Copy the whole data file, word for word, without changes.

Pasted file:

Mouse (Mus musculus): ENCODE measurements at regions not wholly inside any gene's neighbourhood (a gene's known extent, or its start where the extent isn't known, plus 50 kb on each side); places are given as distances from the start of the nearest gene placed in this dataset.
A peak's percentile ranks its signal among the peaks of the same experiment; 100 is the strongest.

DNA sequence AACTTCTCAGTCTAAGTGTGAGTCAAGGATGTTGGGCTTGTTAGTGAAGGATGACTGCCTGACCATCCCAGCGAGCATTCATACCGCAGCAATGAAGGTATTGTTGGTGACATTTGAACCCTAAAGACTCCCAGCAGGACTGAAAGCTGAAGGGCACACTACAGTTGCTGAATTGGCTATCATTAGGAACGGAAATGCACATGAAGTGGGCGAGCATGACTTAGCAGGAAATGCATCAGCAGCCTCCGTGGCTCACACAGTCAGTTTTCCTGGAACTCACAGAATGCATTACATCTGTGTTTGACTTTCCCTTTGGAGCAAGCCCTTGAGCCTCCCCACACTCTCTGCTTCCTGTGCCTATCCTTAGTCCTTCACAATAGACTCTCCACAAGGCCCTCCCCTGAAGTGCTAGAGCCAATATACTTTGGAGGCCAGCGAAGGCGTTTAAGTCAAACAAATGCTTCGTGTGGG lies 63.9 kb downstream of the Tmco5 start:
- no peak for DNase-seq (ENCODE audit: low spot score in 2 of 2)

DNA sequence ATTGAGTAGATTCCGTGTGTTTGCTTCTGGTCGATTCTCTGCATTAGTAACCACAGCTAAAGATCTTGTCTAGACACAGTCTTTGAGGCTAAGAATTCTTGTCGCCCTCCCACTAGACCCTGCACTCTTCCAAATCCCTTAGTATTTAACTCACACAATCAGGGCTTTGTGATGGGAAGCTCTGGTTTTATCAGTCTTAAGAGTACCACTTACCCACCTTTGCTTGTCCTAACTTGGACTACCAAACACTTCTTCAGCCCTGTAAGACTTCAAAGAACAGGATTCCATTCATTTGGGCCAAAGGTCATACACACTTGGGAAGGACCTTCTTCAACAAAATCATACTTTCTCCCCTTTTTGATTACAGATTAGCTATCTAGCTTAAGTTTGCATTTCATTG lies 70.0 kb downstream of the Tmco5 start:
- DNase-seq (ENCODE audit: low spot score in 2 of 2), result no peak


Mouse (Mus musculus): ENCODE measurements at regions not wholly inside any gene's neighbourhood (a gene's known extent, or its start where the extent isn't known, plus 50 kb on each side); places are given as distances from the start of the nearest gene placed in this dataset.
A peak's percentile ranks its signal among the peaks of the same experiment; 100 is the strongest.

DNA sequence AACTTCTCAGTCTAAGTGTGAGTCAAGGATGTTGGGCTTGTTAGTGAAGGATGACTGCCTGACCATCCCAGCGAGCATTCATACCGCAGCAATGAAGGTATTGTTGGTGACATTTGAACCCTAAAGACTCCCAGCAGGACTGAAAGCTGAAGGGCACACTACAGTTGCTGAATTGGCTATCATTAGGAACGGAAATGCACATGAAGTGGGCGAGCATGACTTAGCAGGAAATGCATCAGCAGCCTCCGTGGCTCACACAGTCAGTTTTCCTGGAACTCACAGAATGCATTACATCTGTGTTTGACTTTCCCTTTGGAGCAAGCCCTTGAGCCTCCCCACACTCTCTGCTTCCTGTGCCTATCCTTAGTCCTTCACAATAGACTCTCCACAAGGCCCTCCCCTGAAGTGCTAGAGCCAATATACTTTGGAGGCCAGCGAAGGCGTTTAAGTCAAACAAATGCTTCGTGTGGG lies 63.9 kb downstream of the Tmco5 start:
- no peak for DNase-seq (ENCODE audit: low spot score in 2 of 2)

DNA sequence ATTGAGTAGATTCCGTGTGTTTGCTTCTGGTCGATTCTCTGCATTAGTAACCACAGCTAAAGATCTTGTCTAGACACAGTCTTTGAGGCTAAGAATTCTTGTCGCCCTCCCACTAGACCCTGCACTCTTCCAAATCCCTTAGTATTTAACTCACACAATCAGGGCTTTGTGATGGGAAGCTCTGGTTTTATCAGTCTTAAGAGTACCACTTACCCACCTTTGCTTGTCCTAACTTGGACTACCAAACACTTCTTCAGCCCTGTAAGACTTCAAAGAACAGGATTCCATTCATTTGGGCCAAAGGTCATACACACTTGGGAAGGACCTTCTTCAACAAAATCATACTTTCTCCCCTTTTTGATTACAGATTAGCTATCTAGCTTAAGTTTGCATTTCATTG lies 70.0 kb downstream of the Tmco5 start:
- DNase-seq (ENCODE audit: low spot score in 2 of 2), result no peak